India and Russia are natural, genuine, special and privileged strategic partners, and one of the strong pillars of their strategic partnership is bilateral cooperation in the vital energy sector. Import, mostly from the volatile region of Middle East, account for 75% of India’s energy needs, and it is likely to grow to 85 to 90%. To sustain current high rate of growth, India needs secure and diversified sources of energy import. According to the International Energy Agency, India would be the third largest energy consumer in the world by 2025 after US and China. Russia, our trusted strategic partner for many decades, is destined to play a vital role in ensuring India’s energy security in coming decades.
The former Soviet Union played a major role in building India’s energy sector by building tens of hydropower stations, developing our coal industry, finding oil in Indian soil and helping in setting up India’s energy major ONGC. Indo-Russian energy cooperation acquired new dimensions in the post-Soviet period, particularly in the hydrocarbon and nuclear sector. India has invested $2.8 billion in the Sakhalin energy project, controlling 20% stakes in the venture and has purchased Imperial Energy, a London-listed oil major in Tomk region. These are India’s largest investments abroad. Nord Imperial, a subsiadiry of Imperial Energy, has been among the companies that submitted applications to bid for developing Russia’s Trebs and Titov oil deposits in the Arctic. India has been eying energy projects at Timon Pechora basin and Vancour in the East Siberia. It is also considering an option to invest $1. 5 billion to $1.7 billion used for an opportunity in Yamal peninsula that houses one-fifth of global natural gas reserves, offered by Russian firm Navatek. Russia’s ‘Project Yenisey’ involves an upstream hydrocarbon block-linked natural gas liquefaction project and liquefied natural gas marketing. The Indian state-run energy majors that are exploring the possibility of having a strong footing in Russia’s energy sector include ONGC, GAIL, and Petronet LNG Ltd. GAIL plans to invest Rs 7000-8000 crore in Yamal-Nanets region and has the option to market that LNG or even bring back to India. Novatek has a 51% stake in OAO Yamal LNG, which has the licence for exploration and development of the South Tambeyskoye field located in the northeast of the Yamal peninsula.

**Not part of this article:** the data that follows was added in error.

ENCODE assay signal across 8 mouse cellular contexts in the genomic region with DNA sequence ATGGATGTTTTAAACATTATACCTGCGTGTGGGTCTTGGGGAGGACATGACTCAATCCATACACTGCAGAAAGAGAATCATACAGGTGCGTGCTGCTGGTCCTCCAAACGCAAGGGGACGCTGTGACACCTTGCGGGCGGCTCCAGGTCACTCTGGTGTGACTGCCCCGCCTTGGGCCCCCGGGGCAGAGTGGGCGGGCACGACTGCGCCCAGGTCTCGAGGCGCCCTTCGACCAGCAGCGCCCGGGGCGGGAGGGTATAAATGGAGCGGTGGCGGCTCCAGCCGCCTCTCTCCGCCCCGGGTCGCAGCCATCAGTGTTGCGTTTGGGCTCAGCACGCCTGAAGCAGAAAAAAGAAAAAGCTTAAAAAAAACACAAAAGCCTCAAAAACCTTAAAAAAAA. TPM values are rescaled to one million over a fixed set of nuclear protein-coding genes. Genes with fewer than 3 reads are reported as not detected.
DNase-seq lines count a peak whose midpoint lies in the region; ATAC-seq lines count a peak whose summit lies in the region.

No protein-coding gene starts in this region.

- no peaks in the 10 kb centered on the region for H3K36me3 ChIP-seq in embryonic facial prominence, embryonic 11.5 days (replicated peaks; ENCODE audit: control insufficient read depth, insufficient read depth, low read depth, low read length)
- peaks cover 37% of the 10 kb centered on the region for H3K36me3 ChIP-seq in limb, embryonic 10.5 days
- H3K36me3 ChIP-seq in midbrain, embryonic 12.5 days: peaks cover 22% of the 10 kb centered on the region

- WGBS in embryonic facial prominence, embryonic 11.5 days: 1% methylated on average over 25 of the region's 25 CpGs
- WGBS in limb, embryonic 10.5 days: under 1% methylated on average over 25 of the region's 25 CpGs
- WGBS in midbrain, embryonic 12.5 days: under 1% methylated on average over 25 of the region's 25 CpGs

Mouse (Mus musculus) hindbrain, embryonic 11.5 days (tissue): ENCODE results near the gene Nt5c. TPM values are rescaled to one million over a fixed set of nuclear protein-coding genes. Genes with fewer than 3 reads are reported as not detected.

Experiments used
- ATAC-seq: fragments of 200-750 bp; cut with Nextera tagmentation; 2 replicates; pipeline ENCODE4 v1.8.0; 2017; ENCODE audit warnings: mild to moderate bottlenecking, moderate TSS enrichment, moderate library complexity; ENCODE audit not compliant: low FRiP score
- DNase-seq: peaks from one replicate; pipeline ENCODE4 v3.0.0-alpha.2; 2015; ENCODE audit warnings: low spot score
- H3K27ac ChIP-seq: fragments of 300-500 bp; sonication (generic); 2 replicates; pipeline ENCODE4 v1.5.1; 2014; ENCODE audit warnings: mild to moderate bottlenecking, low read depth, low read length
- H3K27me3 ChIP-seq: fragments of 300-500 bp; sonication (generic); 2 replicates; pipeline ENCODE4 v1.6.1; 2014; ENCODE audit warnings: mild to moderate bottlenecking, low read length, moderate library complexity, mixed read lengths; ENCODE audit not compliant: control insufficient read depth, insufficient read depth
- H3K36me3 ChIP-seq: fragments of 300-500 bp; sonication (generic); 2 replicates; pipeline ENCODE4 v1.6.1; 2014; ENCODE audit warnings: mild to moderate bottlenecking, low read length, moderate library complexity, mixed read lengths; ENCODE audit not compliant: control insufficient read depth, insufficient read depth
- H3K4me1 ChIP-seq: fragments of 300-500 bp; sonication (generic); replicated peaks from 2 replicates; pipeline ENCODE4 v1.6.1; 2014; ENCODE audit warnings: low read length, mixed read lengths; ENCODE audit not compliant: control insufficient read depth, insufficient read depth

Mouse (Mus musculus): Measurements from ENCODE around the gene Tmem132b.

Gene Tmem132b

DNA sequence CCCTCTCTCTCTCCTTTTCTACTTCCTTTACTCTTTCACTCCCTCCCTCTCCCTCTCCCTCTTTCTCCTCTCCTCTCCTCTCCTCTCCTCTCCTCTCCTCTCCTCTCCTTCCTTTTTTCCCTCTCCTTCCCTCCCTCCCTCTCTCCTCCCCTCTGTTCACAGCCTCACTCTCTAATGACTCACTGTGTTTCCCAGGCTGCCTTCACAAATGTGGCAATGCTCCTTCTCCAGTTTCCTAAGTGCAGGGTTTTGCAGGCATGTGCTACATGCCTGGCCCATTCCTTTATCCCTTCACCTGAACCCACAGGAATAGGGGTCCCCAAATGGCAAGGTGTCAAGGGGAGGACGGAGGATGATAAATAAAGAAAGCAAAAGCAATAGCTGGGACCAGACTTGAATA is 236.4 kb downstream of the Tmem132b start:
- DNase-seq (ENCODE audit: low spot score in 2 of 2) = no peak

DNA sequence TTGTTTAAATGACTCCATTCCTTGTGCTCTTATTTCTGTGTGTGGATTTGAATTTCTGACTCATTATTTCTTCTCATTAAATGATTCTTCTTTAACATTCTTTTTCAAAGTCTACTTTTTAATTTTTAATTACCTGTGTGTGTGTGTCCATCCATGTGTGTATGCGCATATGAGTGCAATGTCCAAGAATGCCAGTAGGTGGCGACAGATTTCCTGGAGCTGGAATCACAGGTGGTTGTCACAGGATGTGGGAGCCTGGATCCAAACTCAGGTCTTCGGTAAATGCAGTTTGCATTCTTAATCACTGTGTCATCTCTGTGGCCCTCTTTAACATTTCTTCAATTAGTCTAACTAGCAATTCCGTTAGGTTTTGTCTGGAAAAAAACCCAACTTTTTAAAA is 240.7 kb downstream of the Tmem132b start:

The Russian energy strategy towards the Asia-Pacific region clearly mentions India as one of the important target countries along with Japan, China, and Korea. India has to carefully take note of Russia’s hydrocarbon vision, particularly towards the Asia-Pacific region, if it wants to have a strong presence in Russia’s massive energy sector that can help ensure India’s vital energy security. This is outlined in a volume jointly edited by Prof Aleksei Arbatov, corresponding member of Russian Academy of Sciences, Prof Arun Mohanty of Jawaharlal Nehru University, Vasily Mikheyev, corresponding member of Russian Academy of Sciences and Prof Larisa Ruban.